Vaccine Info

VPM1002 Tuberculosis Vaccine

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Last reviewed
August 5, 2021
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VPM1002 Tuberculosis Vaccine Description

The VPM1002 vaccine is a genetically modified BCG vaccine derived from the Mycobacterium Bovis BCG subtype Prague characterized as rBCGÄureC::Hly+. VPM1002 contains weakened tuberculosis-like bacteria. These are genetically modified in such a way that immune cells can better recognize them.

Serum Institute of India Pvt. Ltd. VPM1002 is based on a BCG vaccine, which was developed at the beginning of the 20th century. Studies on mice show that the BCG vaccine can protect against tuberculosis and viral infections of the respiratory tract. Accordingly, mice suffering from influenza have fewer influenza A viruses in their blood if they had previously been vaccinated with BCG. The animals thus showed less damage to the lungs.

According to further studies, vaccination with BCG also increases the animals' resistance to other viruses (e.g., herpes type 1 and 2). Apparently, vaccination with BCG also activates the immune system against viral infection. In this way, the vaccine reduces the risk of severe disease progression and thus lowers the death rate.

In 2004, the Max-Planck-Gesellschaft granted the license for the vaccine to the company Vakzine Projekt Management (VPM). In 2012, the company began developing the vaccine and the Serum Institute of India Pvt. Ltd.  (SIIPL), one of the largest vaccine manufacturers worldwide. As a result, SSI acquired a majority stake in VPM.

Serum Institute of India was founded in 1966 by Dr. Cyrus Poonawalla with the aim of manufacturing life-saving immuno-biologicals.

VPM1002 Tuberculosis Vaccine Indication

VPM1002 is indicated to prevent tuberculosis recurrence.

DrugBank Accession Number: DB15801

VPM1002 Tuberculosis Vaccine News

July 27, 2021 - Scientists from the Hackensack Meridian Center for Discovery and Innovation (CDI) were awarded $6.4 million from the National Institutes of Health (NIH) to pursue innovative new tuberculosis (TB) vaccine concept. The team proposes a different strategy than most other researchers: increase the quantity and life span of the body’s own B cells to fight the TB bacteria. Using high parameter flow cytometry available at the CDI, Gengenbacher and his team have identified a novel type of B-cells that contribute to TB infection control. The translational approach involves CDI scientists genetically engineering BCG to promote B cell development and survival, presumably including their newly discovered protective B cell subsets. Consequently, the scientists hypothesize the body will effectively fight off the bacteria.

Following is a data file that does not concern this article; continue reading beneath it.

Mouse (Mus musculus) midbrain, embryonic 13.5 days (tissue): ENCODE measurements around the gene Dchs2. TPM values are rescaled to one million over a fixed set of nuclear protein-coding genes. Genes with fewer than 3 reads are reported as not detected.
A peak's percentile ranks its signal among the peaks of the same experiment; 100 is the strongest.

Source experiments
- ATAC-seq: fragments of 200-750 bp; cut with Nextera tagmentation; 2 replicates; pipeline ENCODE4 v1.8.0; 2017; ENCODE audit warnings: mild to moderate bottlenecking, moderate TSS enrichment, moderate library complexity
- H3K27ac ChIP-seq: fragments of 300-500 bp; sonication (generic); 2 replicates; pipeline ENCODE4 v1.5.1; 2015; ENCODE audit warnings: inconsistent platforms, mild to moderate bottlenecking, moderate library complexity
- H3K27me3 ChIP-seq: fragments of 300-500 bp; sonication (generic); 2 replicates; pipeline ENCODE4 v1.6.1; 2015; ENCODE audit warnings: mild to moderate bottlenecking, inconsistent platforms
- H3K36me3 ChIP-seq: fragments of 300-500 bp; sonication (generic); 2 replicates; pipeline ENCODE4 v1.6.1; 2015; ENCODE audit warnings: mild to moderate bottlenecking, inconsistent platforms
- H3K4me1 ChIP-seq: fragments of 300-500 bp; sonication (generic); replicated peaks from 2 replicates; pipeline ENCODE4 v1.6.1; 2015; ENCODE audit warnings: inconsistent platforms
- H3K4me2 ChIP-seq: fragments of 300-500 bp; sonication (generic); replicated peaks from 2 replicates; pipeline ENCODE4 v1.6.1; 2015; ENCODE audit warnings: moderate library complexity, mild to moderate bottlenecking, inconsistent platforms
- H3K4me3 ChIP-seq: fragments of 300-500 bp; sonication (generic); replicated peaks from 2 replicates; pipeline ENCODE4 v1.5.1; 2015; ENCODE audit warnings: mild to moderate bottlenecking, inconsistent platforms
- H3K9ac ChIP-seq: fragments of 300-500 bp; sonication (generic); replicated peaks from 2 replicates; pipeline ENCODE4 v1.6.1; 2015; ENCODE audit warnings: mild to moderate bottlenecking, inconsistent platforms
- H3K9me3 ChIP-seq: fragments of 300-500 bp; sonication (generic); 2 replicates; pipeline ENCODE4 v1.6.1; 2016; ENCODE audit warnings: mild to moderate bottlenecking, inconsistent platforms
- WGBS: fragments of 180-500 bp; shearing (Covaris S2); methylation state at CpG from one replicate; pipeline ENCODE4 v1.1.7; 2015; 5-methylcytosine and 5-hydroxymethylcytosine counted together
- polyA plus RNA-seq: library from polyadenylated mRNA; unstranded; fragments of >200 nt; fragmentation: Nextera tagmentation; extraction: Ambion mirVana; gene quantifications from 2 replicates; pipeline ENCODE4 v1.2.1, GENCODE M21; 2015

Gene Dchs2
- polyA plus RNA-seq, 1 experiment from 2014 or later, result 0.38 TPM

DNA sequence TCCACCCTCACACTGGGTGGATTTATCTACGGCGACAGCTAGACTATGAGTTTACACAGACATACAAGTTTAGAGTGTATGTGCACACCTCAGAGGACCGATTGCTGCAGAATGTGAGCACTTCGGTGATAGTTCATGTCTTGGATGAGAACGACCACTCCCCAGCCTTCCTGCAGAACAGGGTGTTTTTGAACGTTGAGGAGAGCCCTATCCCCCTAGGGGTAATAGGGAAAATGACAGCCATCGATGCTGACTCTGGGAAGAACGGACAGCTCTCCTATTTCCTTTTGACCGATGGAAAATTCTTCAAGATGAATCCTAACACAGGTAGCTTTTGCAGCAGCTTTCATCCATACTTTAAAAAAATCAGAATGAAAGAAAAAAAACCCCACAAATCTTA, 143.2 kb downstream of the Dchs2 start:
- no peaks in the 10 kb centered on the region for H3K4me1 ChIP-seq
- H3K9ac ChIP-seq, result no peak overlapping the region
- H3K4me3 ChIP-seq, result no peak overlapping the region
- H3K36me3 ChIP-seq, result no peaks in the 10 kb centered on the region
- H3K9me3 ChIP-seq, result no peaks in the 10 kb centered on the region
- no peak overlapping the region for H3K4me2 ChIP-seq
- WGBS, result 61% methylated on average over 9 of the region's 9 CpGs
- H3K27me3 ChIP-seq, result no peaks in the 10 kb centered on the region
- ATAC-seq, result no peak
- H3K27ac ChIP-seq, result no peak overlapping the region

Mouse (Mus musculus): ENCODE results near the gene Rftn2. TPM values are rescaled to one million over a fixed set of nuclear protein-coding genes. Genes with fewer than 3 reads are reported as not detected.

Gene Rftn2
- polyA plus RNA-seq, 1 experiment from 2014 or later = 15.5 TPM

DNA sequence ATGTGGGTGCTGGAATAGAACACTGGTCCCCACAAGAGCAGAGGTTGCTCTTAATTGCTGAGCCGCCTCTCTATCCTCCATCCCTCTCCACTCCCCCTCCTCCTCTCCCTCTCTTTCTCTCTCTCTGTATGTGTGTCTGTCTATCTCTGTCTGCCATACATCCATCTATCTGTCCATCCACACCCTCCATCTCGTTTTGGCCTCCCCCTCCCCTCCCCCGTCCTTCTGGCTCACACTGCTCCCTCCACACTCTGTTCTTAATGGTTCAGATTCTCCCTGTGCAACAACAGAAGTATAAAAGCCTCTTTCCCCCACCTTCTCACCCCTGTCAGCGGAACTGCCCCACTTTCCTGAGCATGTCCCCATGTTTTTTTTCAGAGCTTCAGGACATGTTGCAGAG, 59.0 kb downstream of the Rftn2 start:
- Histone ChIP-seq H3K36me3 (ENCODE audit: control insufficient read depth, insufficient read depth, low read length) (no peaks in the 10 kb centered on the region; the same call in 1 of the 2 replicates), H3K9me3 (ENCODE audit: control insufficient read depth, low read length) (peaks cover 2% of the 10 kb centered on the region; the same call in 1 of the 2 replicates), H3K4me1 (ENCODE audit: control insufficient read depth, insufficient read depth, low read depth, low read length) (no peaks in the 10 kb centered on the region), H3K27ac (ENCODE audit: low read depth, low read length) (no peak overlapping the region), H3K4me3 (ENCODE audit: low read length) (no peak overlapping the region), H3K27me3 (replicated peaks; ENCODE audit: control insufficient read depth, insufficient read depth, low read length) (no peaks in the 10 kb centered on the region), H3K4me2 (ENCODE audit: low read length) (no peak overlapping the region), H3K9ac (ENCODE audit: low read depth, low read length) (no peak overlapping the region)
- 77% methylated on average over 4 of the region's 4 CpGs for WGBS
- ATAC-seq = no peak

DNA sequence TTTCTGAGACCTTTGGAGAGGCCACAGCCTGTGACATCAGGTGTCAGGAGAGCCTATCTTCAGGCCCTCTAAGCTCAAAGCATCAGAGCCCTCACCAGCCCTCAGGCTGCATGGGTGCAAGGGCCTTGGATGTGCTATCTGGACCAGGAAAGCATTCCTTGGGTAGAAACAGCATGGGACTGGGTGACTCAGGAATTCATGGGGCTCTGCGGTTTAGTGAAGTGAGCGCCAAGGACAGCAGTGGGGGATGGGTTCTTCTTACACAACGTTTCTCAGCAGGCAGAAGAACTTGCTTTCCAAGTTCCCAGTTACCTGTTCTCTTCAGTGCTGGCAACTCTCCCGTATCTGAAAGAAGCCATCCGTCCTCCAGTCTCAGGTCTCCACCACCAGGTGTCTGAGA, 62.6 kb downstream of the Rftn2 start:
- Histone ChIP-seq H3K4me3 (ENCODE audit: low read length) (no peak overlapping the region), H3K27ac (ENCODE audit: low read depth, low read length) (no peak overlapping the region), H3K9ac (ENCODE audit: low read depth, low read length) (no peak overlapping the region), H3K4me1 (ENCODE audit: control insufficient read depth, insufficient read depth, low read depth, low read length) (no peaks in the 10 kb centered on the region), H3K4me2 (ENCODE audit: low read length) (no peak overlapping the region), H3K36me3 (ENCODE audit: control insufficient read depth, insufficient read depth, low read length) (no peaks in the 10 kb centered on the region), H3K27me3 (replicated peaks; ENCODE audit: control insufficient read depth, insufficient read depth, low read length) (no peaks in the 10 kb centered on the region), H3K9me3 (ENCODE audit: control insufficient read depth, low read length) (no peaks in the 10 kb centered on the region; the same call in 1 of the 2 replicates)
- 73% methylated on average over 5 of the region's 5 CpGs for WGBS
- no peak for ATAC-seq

April 23, 2020 - About 6,000 high-risk individuals will enter a phase 3 clinical trial to test the recombinant BCG vaccine. The Drug Controller General approves this study of India.

March 23, 2020 -  A Phase III study investigates whether the vaccine candidate VPM1002, originally developed against tuberculosis by scientists at the Max Planck Institute for Infection Biology, is also effective against infection with SARS-CoV-2. The large-scale study is to be carried out at several hospitals in Germany and includes older people and health care workers. Both groups are particularly at risk from the disease. VPM1002 could thus help bridge the time until a vaccine specifically effective against SARS co-virus 2 is available.

February 20, 2020 - A clinical study (SAKK 06/14) under the direction of Cyrill A. Rentsch, University Hospital Basel, Switzerland, together with the Swiss Group for Clinical Cancer Research (SAKK), are now investigating whether it is possible to avoid removing bladders from patients who have cancer of the bladder by using VPM1002. A Phase I study showed that the new vaccine is safe and well-tolerated. Patients who have cancer of the bladder, where cancer had returned after removing the tumor and a subsequent standard BCG therapy, were treated in a Phase II study. “Over 49 percent of the patients treated with VPM1002 were free from tumors in the bladder after 60 weeks,” says Leander Grode, who developed VPM1002 together with Stefan Kaufmann and is now Managing Director of VPM. Tumor-free patients avoid the removal of the bladder.

January 21, 2021 - IAVI announced it is partnering with the study sponsor Serum Institute of India Pvt. Ltd. and Vakzine Projekt Management GmbH, a German development consulting firm biopharmaceutical industry and a subsidiary of SIIPL, to conduct the priMe study. priMe is a multicenter, double-blind, randomized, active-controlled Phase III study to evaluate the efficacy and safety of the vaccine candidate VPM1002 compared to BCG for the prevention of Mycobacterium tuberculosis infection in HIV-exposed and HIV-unexposed newborn infants. Study sites are in Gabon, Kenya, South Africa, Tanzania, and Uganda.

September 19, 2020 - The Recombinant Bacille Calmette–Guérin Vaccine VPM1002: Ready for Clinical Efficacy Testing.

August 6, 2019 – The Indian Council of Medical Research announced it had launched India’s first large-scale clinical study for new tuberculosis (TB) vaccines. The TB vaccine included in this new clinical study offers a chance to contain the accelerating spread of multi-drug-resistant TB. Treating TB requires a multi-drug course of treatment lasting up to 6 months and longer when treating drug-resistant TB.

VPM1002 Tuberculosis Vaccine Dosage

A single dose of VPM1002 or placebo will be administered to calculate the vaccine's efficacy against TB recurrence.

VPM1002 Tuberculosis Vaccine Clinical Trial

The vaccine is currently being tested in a further Phase III study on adult volunteers in India. It should be completed by mid-2020. "Results to date show that vaccination with VPM1002 is safe and more effective than standard vaccination with BCG", says Stefan H.E. Kaufmann.